Karachi Floods.

22 November 2021

Arif Hasan

#politicaleconomy #environment

Karachi floods at the slightest of rains. Karachiites have historically tolerated this because flooding usually lasts for a few days with bearable aftereffects. However, in 2020, the rains were exceptionally heavy and lasted over a 10-day period. The city was devastated. Life came to a standstill, entire neighbourhoods were submerged, and roads started to look and feel like rivers. Conditions were so serious that even the courts had to intervene and order measures to prevent such flooding from happening again. But what is the cause for Karachi’s flooding? Different stakeholders have different points of view.

Before partition, Karachi’s metropolitan area was about 150 sq. kms and its population was 425,000. Its sewage system was taken to a sewage treatment plant and its effluent was used for farming at what was known as the gutter bagheecha (sewage farm) where vegetables, flowers, and even peanuts were cultivated on 1000 acres. After partition, as Karachi expanded, the new development schemes moved farther and farther away from the treatment plant till connecting to it became unaffordable and also technically impossible. New treatment plants were not established till the 1990s. As a result, the sewage of the newly developed areas was planned to discharge into the natural drainage system. Over time these natural drainage systems, which consist of approximately 60 nalas, were choked with sewage sludge, garbage, and plastic bags. This reduced the depth of the nalas, in some cases by over 50 percent.

In the late 1980s and 90s, an Asian Development Bank loan was utilized to build trunks along the main roads to connect to a new beautifully constructed treatment plant. However, since the sewage was being discharged to the sea through the natural drainage system, and linking it to the newly-laid trunks was again unaffordable and technically impossible, the trunks remained dry, and the sewage through them has not yet reached the treatment plants.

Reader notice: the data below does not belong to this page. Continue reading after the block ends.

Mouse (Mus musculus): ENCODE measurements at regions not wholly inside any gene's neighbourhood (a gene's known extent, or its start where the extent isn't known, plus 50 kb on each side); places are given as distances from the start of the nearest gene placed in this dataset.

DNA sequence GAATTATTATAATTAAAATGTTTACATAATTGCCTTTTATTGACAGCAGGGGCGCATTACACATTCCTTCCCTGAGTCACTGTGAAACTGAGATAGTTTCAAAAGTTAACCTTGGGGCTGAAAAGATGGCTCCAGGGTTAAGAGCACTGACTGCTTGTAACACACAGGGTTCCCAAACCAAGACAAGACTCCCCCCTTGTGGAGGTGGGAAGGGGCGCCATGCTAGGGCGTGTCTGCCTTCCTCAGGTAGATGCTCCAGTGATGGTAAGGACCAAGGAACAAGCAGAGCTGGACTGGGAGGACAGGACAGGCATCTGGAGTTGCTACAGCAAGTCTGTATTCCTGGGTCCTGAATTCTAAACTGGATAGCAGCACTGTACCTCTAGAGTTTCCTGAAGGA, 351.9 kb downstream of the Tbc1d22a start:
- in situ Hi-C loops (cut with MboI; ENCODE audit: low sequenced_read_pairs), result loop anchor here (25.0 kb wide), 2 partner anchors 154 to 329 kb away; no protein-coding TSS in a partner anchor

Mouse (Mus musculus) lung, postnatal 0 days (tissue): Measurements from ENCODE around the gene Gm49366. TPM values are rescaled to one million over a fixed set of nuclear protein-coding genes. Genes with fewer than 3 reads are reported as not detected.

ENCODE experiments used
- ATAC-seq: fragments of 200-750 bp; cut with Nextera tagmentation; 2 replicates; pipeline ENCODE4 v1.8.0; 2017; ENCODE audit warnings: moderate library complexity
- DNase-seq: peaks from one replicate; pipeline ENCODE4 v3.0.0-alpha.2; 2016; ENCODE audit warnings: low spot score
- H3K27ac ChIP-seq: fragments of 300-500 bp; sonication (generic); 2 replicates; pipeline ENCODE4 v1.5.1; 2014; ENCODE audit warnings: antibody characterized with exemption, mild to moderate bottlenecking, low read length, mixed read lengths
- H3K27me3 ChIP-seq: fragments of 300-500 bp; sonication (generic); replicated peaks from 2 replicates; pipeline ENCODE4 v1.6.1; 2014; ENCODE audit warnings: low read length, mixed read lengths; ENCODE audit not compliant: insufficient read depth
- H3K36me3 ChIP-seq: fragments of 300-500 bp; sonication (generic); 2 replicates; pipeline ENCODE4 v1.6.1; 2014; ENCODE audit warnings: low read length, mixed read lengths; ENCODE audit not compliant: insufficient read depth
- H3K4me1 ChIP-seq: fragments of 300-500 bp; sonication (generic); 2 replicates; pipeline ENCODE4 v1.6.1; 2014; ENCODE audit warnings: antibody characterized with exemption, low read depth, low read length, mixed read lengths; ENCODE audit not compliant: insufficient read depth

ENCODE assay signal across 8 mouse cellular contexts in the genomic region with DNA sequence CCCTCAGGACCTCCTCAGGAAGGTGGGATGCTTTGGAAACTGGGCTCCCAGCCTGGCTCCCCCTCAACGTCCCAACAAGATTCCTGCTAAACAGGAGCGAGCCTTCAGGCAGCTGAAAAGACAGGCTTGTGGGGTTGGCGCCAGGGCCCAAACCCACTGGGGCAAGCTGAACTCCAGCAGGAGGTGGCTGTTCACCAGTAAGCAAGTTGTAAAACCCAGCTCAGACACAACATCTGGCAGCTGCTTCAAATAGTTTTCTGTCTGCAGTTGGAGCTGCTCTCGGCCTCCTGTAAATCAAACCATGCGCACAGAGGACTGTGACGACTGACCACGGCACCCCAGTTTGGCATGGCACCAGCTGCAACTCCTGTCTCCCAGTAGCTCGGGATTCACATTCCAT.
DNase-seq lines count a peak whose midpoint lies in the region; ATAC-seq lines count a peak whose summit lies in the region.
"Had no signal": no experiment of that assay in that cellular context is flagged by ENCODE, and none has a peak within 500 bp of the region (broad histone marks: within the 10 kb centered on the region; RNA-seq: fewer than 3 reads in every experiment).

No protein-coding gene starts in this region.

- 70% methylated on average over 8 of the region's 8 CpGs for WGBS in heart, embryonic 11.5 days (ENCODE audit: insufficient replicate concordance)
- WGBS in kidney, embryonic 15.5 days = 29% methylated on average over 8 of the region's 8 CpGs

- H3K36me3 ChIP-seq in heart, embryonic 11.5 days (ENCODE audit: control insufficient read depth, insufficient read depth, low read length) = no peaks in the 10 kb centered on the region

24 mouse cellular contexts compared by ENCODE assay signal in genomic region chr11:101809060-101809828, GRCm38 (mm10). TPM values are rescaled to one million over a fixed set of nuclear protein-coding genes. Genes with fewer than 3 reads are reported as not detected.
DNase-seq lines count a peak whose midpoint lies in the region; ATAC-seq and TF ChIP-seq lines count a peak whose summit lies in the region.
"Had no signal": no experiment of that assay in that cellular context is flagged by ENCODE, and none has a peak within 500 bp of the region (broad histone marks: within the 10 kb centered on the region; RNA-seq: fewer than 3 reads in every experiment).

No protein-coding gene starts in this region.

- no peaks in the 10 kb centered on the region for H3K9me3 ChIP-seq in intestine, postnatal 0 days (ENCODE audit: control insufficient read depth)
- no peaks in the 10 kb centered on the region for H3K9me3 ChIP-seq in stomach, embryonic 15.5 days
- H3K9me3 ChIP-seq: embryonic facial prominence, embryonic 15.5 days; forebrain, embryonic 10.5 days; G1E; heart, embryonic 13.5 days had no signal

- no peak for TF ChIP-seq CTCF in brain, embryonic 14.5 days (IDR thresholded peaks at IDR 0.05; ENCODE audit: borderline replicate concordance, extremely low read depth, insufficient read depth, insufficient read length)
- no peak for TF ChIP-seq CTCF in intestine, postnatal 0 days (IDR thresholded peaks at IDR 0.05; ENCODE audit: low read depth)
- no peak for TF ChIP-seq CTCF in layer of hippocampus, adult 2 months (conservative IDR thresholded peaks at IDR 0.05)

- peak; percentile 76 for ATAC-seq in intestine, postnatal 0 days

Karachi’s nalas drain into two river systems; the Lyari and the Malir. The Lyari outfall is to the Sandspit Backwaters and the Malir outfall is the Gizri Creek. Both these outfalls have been encroached upon: the Lyari outfall by the illegal reclamation of land from the sea for the building of low-income homes and fishing related commercial enterprises, workshops, and storage; the Gizri outfall, at 1.5 kms wide, reduced to a nala (drain) of 60ft following nearby DHA housing lot allocation so that it cannot take the volume of water discharged into it. Incidentally, this feature contributes to massive flooding of certain areas of DHA as well.

Meanwhile, three nalas that discharged into the Chinna Creek Backwaters have been blocked by the Mai Kolachi bypass and replaced by an 80ft-wide nala which passes through the KPT Officers Housing Society, whose land has been illegally reclaimed from the Chinna Creek Backwaters. This new nala also cannot absorb the full force of the stormwater generated by heavy rains.

During its journey from the Kirthar Range in the north to the outfalls at the sea in the south, the stormwater faces many obstacles. In many places, smaller drainage channels have disappeared, high roads from east to west have been built with no culverts for water to pass through (the Northern Bypass is a case in point), and incomplete drainage infrastructure litters the city creating more problems than solutions.

All of Karachi’s buildings and homes, along with their open areas, discharge their rainwater on to the roads on which they are located. So when it rains heavily, the streets - in the absence of storm drainage - get turned into rivers which find their way to the natural drainage system through no planned process, but the force of gravity.

The Supreme Court of Pakistan entered this chaos and identified what it felt was the real cause of flooding. The local and federal governments also supported the Supreme Court’s understanding of the situation. Collectively, the three institutions decided that the real reason for flooding was encroachments by katchi abadis (some leased, others not) on the right-of-way of the nalas. It was decided that the encroachers should be identified and their houses demolished. It was also decided that they be paid Rs. 15000 per month for two years. To identify them a satellite survey was carried out of the nalas by the NED University and, through it, encroachments were marked.